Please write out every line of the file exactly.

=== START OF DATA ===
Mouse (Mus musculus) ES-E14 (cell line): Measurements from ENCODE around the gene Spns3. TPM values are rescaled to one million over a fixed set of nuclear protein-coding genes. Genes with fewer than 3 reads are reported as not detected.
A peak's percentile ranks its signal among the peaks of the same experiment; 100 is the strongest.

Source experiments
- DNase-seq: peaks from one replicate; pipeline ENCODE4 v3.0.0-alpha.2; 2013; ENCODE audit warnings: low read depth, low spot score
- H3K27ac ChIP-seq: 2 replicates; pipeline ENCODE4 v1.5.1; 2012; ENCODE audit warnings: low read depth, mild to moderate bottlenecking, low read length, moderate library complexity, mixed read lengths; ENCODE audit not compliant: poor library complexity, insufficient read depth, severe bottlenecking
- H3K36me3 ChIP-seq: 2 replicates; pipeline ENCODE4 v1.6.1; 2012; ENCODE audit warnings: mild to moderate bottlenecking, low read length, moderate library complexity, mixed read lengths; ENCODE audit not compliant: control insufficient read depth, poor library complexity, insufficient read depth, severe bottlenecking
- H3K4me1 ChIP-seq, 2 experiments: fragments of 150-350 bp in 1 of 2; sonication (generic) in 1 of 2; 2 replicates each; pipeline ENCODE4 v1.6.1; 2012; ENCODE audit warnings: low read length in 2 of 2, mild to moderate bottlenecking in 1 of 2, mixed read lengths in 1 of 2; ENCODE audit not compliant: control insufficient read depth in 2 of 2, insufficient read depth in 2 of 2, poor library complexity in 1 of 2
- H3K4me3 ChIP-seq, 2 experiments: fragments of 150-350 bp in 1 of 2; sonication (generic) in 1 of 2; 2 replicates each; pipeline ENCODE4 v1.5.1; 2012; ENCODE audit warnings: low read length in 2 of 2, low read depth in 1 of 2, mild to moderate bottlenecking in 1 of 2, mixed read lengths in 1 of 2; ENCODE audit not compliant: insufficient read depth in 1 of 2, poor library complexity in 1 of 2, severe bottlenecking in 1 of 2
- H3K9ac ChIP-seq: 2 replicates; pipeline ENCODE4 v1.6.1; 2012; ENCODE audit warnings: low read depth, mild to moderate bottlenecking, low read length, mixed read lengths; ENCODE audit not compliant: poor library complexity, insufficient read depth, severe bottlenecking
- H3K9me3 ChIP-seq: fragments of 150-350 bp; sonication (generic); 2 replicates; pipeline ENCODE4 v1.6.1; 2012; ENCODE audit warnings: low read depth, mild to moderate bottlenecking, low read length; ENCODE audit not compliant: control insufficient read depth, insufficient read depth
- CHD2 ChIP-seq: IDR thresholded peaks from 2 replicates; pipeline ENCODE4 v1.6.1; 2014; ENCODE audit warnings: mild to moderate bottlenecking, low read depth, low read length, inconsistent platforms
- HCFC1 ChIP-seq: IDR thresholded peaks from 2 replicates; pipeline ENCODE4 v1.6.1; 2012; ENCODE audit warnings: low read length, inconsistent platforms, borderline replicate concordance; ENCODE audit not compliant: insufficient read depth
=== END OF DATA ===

Mouse (Mus musculus) ES-E14 (cell line): Measurements from ENCODE around the gene Spns3. TPM values are rescaled to one million over a fixed set of nuclear protein-coding genes. Genes with fewer than 3 reads are reported as not detected.
A peak's percentile ranks its signal among the peaks of the same experiment; 100 is the strongest.

Source experiments
- DNase-seq: peaks from one replicate; pipeline ENCODE4 v3.0.0-alpha.2; 2013; ENCODE audit warnings: low read depth, low spot score
- H3K27ac ChIP-seq: 2 replicates; pipeline ENCODE4 v1.5.1; 2012; ENCODE audit warnings: low read depth, mild to moderate bottlenecking, low read length, moderate library complexity, mixed read lengths; ENCODE audit not compliant: poor library complexity, insufficient read depth, severe bottlenecking
- H3K36me3 ChIP-seq: 2 replicates; pipeline ENCODE4 v1.6.1; 2012; ENCODE audit warnings: mild to moderate bottlenecking, low read length, moderate library complexity, mixed read lengths; ENCODE audit not compliant: control insufficient read depth, poor library complexity, insufficient read depth, severe bottlenecking
- H3K4me1 ChIP-seq, 2 experiments: fragments of 150-350 bp in 1 of 2; sonication (generic) in 1 of 2; 2 replicates each; pipeline ENCODE4 v1.6.1; 2012; ENCODE audit warnings: low read length in 2 of 2, mild to moderate bottlenecking in 1 of 2, mixed read lengths in 1 of 2; ENCODE audit not compliant: control insufficient read depth in 2 of 2, insufficient read depth in 2 of 2, poor library complexity in 1 of 2
- H3K4me3 ChIP-seq, 2 experiments: fragments of 150-350 bp in 1 of 2; sonication (generic) in 1 of 2; 2 replicates each; pipeline ENCODE4 v1.5.1; 2012; ENCODE audit warnings: low read length in 2 of 2, low read depth in 1 of 2, mild to moderate bottlenecking in 1 of 2, mixed read lengths in 1 of 2; ENCODE audit not compliant: insufficient read depth in 1 of 2, poor library complexity in 1 of 2, severe bottlenecking in 1 of 2
- H3K9ac ChIP-seq: 2 replicates; pipeline ENCODE4 v1.6.1; 2012; ENCODE audit warnings: low read depth, mild to moderate bottlenecking, low read length, mixed read lengths; ENCODE audit not compliant: poor library complexity, insufficient read depth, severe bottlenecking
- H3K9me3 ChIP-seq: fragments of 150-350 bp; sonication (generic); 2 replicates; pipeline ENCODE4 v1.6.1; 2012; ENCODE audit warnings: low read depth, mild to moderate bottlenecking, low read length; ENCODE audit not compliant: control insufficient read depth, insufficient read depth
- CHD2 ChIP-seq: IDR thresholded peaks from 2 replicates; pipeline ENCODE4 v1.6.1; 2014; ENCODE audit warnings: mild to moderate bottlenecking, low read depth, low read length, inconsistent platforms
- HCFC1 ChIP-seq: IDR thresholded peaks from 2 replicates; pipeline ENCODE4 v1.6.1; 2012; ENCODE audit warnings: low read length, inconsistent platforms, borderline replicate concordance; ENCODE audit not compliant: insufficient read depth